Today’s scripture: Gal 4:21-5:1 (NRSV) (The Message) (KJV) What might God be saying to me?

My thoughts (Steve Adams):

The upshot of these verses is fantastic! Paul illustrates that Christ has set the Galatians forever free from the chains of slavery to Old Testament law. These were a group of Christians who were committed to laws such as circumcision, laws that prevented them from walking in the freedom that Christ had come to provide. They were stuck, and Paul was determined to persuade them that there was a better way. They were free, but they didn’t realize it!

The Galatians desperately needed to hear this message back then, and we still need to hear it today. Many today have been indoctrinated in law and rules, never having been shown the scope and depth of freedom in Christ. However, there are also many like me, who were raised from Christian infancy to know that we are not under the law, but are instead under the freedom and grace of Jesus Christ.

So, whichever background is yours (or perhaps it’s a combination of both), we now have “blessed assurance” that we’re free. The challenge then becomes: How do I live out this freedom? How do I use it well? This gift is like a blank screen, or a blank piece of film. What movie am I going to put on it? What story am I going to tell? It’s kind of like leaving home for the first time to go to college. Freedom feels like a refreshing, exciting breeze that says “Anything’s possible!” as I move into my dorm. But what am I going to do now that I can do “anything”?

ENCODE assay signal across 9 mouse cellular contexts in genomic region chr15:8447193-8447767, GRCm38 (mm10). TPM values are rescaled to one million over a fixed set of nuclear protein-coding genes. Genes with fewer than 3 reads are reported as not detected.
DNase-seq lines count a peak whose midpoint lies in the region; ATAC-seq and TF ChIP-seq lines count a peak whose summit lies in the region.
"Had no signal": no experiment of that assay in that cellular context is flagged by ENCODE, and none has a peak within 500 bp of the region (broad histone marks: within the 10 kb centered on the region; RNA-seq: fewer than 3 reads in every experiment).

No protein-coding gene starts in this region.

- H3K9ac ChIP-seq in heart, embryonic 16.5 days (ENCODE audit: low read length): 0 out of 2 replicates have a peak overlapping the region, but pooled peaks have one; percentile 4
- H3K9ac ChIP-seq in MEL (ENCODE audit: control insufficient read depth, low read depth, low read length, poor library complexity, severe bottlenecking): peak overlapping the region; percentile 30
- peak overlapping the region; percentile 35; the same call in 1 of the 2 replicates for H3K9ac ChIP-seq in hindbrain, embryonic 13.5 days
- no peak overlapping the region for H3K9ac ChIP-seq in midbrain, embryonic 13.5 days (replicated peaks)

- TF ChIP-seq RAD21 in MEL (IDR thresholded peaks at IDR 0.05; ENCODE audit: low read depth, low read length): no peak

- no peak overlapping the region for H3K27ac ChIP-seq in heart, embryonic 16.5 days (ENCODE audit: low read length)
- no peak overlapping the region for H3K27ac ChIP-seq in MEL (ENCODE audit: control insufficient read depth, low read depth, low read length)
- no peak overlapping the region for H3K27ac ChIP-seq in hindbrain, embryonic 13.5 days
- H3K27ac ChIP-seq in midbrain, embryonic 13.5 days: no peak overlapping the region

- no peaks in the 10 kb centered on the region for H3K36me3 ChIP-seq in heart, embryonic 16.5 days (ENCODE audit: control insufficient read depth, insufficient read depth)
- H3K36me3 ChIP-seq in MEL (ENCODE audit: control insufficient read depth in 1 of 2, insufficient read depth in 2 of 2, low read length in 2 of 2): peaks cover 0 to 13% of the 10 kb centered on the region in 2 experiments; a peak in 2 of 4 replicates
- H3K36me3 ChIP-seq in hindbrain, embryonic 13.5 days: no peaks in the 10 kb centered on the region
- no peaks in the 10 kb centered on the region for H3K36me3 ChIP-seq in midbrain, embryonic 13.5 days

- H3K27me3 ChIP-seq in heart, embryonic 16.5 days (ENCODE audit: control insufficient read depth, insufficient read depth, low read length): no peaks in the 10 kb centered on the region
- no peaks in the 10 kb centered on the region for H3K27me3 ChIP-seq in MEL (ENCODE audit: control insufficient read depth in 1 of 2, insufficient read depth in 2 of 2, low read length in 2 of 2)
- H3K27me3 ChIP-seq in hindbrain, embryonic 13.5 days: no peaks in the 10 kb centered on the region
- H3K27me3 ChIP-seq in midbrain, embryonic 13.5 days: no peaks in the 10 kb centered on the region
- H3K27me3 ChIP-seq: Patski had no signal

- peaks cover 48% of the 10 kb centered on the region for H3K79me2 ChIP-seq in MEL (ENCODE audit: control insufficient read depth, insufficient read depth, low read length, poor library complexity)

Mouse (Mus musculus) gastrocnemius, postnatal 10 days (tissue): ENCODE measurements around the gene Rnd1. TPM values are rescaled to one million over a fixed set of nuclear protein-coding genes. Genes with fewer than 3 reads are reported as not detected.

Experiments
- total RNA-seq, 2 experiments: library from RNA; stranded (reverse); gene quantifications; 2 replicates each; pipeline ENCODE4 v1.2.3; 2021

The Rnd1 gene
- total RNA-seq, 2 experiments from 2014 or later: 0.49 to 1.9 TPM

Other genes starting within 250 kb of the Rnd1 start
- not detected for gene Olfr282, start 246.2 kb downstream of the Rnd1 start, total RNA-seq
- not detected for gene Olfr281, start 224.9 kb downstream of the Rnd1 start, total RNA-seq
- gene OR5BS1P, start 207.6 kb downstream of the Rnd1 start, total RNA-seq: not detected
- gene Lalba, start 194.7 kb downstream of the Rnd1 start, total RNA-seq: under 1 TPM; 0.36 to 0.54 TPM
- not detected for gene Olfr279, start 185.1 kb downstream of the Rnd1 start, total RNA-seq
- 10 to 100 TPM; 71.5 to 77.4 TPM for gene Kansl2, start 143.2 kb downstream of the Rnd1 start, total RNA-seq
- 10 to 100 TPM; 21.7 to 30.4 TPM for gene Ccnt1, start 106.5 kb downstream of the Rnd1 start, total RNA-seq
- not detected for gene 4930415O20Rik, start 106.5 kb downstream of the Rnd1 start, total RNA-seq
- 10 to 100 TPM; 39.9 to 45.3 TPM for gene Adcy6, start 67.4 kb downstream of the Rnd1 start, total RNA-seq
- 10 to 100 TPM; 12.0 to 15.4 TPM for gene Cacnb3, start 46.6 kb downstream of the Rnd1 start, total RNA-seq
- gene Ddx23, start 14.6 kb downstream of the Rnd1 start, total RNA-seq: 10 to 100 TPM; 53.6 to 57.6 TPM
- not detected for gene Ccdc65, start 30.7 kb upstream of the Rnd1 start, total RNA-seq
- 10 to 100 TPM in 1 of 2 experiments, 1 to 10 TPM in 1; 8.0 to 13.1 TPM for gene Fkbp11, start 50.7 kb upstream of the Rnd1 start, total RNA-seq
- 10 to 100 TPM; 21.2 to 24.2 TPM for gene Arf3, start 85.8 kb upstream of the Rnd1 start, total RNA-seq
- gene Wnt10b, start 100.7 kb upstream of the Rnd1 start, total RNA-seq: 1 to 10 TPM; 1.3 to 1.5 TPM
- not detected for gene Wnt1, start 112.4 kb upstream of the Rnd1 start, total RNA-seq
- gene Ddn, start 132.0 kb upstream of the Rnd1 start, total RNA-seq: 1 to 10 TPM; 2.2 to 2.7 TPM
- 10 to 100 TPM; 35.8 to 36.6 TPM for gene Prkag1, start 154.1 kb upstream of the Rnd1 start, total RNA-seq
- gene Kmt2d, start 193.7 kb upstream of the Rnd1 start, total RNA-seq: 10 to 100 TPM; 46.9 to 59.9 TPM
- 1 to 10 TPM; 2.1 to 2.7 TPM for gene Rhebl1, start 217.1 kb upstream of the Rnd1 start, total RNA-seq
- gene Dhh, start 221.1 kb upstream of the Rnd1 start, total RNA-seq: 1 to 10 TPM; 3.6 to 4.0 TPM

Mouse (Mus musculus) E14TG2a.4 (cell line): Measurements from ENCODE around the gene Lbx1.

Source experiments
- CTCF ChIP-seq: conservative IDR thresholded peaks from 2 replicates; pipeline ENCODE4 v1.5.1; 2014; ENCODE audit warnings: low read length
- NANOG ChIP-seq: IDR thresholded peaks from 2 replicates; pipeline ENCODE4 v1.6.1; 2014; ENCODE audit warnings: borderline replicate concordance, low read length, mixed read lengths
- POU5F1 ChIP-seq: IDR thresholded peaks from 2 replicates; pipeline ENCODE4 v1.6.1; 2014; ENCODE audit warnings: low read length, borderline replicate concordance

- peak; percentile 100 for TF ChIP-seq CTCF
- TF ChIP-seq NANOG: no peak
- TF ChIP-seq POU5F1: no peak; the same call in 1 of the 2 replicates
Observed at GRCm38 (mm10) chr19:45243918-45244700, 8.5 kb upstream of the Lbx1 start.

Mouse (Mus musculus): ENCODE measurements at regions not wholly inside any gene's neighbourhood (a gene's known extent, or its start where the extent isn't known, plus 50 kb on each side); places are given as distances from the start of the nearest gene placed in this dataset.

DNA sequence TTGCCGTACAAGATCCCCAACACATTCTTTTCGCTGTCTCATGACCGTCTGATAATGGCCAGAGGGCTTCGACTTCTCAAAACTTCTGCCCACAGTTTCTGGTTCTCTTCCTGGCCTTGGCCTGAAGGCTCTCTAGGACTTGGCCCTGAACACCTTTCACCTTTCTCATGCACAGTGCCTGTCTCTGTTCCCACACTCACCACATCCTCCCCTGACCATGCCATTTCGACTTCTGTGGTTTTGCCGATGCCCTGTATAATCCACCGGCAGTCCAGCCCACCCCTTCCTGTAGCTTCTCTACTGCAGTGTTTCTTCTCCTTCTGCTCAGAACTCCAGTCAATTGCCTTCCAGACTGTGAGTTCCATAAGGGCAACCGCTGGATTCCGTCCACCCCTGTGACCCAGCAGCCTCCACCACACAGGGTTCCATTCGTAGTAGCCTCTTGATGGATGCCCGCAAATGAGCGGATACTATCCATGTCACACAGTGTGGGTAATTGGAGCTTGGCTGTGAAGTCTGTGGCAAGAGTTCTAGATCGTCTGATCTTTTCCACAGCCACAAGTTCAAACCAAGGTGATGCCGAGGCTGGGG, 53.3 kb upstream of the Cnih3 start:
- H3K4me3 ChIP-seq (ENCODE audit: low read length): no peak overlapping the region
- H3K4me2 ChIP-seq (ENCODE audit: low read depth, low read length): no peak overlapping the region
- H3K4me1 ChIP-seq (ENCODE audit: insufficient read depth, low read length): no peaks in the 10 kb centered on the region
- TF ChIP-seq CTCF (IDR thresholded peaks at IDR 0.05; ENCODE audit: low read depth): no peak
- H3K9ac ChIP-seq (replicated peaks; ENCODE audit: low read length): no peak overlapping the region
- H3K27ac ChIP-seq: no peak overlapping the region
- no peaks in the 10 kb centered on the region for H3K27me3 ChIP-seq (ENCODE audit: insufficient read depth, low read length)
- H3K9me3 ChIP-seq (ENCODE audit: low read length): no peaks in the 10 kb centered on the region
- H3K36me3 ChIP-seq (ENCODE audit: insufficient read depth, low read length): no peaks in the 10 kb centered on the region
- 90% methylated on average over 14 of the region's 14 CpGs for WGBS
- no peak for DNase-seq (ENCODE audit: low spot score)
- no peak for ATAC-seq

A mature, loving freedom realizes that discipline, discernment, accountability, and sacrifice remain indispensable values and life skills. It realizes that increased freedom means increased responsibility. It also realizes that there’s an increased need to be smart! A choice determined by a rule doesn’t require nearly as many smarts as a choice made in the vast ocean of freedom!

The spiritual quest becomes even more important. Ethics and morals become high priorities. We become more interested in choosing the loving and noble option than rationalizing a spiritually mediocre one. Our lives become a quest to internalize what is spiritually excellent (Philippians 1:10).

Thought for the Day: Thank you, God, that — when I’m alone and it’s just you and me — I can have peace, because I know I’ve done my best to use my freedom in Christ well.

We encourage you to include a time of prayer with this reading. If you need a place to get started, consider the suggestions on the How to Pray page.

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